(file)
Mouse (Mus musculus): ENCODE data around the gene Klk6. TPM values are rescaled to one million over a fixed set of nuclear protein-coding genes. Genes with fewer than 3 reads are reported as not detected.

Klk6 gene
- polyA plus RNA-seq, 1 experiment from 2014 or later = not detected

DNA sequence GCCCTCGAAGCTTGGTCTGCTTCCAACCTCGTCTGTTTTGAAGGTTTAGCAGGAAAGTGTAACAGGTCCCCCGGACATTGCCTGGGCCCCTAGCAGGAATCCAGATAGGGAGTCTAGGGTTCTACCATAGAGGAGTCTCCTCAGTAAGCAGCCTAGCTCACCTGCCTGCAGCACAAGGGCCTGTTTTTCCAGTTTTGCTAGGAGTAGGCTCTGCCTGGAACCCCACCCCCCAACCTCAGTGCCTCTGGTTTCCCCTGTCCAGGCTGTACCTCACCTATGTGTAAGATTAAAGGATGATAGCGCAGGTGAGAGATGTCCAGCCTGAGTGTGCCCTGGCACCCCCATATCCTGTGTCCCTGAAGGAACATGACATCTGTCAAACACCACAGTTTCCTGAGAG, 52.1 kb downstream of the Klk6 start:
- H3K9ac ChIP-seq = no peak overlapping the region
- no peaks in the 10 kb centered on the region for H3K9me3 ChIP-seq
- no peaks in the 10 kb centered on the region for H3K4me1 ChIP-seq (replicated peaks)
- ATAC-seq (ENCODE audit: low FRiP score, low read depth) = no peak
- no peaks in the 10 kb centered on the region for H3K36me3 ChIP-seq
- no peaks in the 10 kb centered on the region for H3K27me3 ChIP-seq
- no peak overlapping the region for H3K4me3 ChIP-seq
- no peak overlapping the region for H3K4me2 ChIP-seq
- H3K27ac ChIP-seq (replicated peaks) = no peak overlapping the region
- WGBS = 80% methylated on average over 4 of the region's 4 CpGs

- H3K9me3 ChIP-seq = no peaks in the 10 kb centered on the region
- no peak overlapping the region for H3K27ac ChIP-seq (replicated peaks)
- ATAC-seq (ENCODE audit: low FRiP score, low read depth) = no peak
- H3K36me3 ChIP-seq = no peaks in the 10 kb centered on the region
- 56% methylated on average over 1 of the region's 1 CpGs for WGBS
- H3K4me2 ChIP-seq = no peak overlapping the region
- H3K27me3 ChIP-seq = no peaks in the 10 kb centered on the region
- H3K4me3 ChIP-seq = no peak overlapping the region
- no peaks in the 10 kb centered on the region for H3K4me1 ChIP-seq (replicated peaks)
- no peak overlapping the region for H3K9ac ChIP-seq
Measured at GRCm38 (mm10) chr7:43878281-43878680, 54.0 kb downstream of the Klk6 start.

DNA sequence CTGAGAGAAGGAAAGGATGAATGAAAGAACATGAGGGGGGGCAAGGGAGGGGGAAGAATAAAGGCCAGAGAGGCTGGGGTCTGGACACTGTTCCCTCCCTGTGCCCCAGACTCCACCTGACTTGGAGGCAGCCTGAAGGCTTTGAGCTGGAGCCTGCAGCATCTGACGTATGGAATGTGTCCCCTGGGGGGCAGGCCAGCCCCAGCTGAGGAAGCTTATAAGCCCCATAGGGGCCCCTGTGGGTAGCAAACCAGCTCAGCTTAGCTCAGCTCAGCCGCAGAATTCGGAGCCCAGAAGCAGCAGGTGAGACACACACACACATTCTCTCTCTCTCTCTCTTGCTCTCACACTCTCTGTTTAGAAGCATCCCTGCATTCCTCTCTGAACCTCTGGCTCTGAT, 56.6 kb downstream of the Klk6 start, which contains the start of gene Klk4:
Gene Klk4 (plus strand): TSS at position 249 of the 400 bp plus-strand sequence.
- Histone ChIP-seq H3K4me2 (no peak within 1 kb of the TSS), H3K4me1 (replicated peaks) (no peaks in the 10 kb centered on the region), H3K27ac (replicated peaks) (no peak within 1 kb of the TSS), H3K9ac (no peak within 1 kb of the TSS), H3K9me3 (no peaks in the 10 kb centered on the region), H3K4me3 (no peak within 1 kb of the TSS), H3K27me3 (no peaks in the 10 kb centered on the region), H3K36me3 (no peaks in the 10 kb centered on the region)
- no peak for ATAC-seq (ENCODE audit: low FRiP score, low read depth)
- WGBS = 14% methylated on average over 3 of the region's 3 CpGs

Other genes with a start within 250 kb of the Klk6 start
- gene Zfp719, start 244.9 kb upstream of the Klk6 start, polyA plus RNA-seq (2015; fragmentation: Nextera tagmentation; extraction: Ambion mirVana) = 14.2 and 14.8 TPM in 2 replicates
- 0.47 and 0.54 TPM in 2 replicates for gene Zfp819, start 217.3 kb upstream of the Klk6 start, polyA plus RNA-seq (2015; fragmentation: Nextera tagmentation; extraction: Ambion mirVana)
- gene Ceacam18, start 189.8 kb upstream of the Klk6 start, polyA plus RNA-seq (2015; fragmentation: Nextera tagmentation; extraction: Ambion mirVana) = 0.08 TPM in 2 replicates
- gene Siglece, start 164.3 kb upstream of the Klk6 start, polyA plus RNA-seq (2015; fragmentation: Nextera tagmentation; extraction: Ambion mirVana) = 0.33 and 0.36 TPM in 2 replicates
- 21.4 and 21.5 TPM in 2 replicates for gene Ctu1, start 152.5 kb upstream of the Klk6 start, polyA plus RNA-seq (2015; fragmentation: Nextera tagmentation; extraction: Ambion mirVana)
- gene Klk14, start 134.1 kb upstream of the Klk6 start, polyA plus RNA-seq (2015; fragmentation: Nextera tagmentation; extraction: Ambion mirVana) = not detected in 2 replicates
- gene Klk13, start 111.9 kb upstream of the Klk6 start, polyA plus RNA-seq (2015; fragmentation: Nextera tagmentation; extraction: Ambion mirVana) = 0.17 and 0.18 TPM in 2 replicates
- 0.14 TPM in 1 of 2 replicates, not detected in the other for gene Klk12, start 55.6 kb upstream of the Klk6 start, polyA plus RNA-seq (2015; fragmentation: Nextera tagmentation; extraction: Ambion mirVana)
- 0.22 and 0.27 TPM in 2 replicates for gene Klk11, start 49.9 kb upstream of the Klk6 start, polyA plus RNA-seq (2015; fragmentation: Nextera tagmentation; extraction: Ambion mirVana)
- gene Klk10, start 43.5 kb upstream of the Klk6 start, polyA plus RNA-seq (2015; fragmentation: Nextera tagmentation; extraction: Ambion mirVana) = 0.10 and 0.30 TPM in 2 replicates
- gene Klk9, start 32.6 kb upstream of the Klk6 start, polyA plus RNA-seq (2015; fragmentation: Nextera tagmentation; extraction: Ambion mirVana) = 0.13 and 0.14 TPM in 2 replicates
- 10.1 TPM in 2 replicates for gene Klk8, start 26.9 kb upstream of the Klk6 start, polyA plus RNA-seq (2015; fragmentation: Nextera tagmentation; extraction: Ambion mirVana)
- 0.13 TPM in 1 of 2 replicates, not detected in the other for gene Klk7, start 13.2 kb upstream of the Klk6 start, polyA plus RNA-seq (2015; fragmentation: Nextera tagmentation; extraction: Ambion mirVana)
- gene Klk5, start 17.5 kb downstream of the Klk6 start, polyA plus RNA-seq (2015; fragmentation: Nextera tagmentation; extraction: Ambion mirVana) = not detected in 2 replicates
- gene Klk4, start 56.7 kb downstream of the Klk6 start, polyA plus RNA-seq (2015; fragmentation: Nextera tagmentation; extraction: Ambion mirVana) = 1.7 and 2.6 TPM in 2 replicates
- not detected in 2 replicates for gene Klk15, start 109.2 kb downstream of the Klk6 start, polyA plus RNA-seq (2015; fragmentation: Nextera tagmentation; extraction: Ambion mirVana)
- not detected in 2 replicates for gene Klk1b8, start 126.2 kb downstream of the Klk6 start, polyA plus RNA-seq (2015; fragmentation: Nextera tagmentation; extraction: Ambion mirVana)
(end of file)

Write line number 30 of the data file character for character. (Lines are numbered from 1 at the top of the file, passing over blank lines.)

- WGBS = 14% methylated on average over 3 of the region's 3 CpGs